The 2016 presidential race is in full swing, and so is the fundraising for political campaigns. The candidates have collectively raised over $1 billion, which far surpasses what was fundraised in 2012. Despite these statistics, fundraising for campaigns has taken the back seat in the minds of much of the public. Some students at the University, along with members of the Middletown community, tried to shift the focus back toward political fundraising on Wednesday, April 13 at Russell Library.
The discussion, titled “Taking Back Democracy: People-Powered Solutions,” was hosted by both ConnPIRG and the Connecticut League of Women Voters (LWVCT). It revolved around concrete ways to address the nationwide crisis of big money’s dominance in political elections.
“The discussion centered around small-donor empowerment solutions that help ensure candidates can run competitive people-powered campaigns, leading to elected officials spending more time representing constituents and less time catering to and fundraising from large donors,” a press release written by ConnPIRG Organizer Meghan Hassett stated. “The speakers, which included Congressman Larson’s press secretary and Michael Brandi, Executive Director of the State Elections Enforcement Commission and Administrator of the Citizens’ Election Program (CEP), discussed how wealthy donors, corporations, and special interest groups are able to drown out the voices of everyday Americans, leading to disproportional influence in the decision making of elected officials.”
Hassett credited the importance of this discussion to her passion for the environment and corporate accountability.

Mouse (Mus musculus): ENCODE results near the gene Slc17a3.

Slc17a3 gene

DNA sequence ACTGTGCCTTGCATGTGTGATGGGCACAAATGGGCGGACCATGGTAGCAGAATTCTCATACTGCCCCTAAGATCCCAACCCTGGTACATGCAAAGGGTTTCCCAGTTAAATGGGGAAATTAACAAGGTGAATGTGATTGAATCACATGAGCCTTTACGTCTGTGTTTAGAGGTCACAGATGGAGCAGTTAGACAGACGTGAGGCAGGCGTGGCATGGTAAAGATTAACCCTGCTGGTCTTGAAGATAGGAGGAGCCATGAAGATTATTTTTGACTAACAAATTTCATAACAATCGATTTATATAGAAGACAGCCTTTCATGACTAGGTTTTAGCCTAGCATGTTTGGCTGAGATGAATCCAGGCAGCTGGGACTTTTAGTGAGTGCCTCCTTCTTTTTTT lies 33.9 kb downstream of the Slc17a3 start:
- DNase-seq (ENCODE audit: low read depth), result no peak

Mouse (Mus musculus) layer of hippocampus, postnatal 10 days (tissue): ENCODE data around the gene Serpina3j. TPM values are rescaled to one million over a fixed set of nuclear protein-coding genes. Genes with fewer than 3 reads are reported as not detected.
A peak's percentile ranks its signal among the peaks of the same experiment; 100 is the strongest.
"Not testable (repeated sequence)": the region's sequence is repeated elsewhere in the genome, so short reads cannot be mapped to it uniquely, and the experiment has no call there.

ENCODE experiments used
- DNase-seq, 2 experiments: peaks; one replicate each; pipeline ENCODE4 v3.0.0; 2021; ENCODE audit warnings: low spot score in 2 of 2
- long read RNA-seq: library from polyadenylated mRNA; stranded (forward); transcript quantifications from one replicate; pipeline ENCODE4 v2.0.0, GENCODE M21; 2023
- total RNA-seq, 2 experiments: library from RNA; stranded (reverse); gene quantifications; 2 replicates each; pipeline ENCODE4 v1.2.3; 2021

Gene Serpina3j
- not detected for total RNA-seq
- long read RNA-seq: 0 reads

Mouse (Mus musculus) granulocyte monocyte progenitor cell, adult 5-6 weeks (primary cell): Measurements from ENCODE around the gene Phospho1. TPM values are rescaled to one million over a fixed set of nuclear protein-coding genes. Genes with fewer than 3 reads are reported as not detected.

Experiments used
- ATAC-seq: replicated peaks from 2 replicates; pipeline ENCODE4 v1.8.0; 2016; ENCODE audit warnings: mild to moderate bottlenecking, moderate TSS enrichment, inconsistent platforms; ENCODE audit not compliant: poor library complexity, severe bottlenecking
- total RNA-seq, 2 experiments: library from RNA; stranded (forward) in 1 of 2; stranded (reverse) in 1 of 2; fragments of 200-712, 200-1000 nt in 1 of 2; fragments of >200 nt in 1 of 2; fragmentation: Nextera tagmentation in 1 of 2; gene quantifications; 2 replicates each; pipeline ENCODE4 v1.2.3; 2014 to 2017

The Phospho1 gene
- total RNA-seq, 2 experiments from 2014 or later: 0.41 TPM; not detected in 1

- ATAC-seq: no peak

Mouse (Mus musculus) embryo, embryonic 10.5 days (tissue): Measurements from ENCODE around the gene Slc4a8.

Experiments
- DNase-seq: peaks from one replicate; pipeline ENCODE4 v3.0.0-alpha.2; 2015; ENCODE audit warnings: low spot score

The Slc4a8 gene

“The influence of big money in politics means that special interests like the fossil fuel industry have the ear of politicians more than their constituents do,” Hassett wrote in an email to The Argus. “It could take one meeting to set up a policy that protects polluters and harms our health and our environment, where we would need tons of grassroots power and tons of people taking action to counter that. If you’re someone who cares about people having a say in the goings-on of their country or their city, and if you’re someone who cares about the planet, or really any issue that affects regular people, we need to stop big money dominance in our elections in order to actually address that and make progress.”
The discussion that ensued highlighted the opportunity that Middletown has to take matters into its own hands and become a leader in campaign finance reform.
“As Congress is gridlocked and the state’s program is facing constant threats, the best way to really show Congress and the state assembly that getting big money out of politics is a priority is to enact a program right here that empowers small donors,” Hassett wrote. “We know that Mayor Drew and some Council members are already in favor of these kinds of solutions, which is really exciting. Middletown saw [on Wednesday] night how this problem truly is solvable with enough action on the grassroots level, and I think Middletown can and should take the lead and create a system here that makes voters more important and lobbyists and city contractors much less important.”